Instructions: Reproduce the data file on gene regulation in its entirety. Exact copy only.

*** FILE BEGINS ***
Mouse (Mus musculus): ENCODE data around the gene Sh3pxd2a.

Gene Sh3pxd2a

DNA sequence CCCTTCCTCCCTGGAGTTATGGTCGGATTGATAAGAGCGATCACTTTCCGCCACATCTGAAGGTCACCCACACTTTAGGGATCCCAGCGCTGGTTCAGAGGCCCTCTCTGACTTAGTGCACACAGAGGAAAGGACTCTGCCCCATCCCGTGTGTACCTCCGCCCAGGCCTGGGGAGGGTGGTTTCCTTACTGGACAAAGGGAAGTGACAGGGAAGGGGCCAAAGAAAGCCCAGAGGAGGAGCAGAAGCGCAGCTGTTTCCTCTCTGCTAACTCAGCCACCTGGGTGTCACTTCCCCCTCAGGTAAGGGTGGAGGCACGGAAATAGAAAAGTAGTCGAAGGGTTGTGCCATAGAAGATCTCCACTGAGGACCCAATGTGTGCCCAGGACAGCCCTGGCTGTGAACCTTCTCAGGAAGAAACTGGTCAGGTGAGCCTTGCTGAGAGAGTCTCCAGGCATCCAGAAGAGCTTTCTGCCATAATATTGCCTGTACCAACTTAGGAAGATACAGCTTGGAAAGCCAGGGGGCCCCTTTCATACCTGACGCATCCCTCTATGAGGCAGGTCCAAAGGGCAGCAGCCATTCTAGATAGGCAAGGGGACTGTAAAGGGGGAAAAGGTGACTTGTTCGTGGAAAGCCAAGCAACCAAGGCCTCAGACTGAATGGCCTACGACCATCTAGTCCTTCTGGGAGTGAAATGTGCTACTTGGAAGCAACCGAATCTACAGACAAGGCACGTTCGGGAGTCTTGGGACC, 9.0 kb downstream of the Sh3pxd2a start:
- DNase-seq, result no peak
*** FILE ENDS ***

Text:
Mouse (Mus musculus): ENCODE data around the gene Sh3pxd2a.

Gene Sh3pxd2a

DNA sequence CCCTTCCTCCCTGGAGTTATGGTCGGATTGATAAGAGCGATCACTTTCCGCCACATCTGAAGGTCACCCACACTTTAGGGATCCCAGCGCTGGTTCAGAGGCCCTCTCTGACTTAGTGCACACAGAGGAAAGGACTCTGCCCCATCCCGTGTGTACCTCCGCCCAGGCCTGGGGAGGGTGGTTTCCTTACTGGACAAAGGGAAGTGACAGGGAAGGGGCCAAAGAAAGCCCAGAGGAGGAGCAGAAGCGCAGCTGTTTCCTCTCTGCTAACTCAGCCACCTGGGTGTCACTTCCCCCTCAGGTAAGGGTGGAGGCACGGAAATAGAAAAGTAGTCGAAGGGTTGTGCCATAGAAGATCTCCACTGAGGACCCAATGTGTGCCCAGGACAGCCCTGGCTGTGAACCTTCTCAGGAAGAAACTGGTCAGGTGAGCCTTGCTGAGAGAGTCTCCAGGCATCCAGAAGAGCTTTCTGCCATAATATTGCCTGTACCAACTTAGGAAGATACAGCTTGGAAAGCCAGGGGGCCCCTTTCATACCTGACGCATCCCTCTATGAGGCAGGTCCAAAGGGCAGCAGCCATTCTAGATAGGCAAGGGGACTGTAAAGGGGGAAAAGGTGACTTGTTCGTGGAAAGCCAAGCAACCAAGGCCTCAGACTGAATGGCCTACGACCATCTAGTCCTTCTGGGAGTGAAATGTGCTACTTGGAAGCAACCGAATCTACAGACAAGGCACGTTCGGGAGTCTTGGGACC, 9.0 kb downstream of the Sh3pxd2a start:
- DNase-seq, result no peak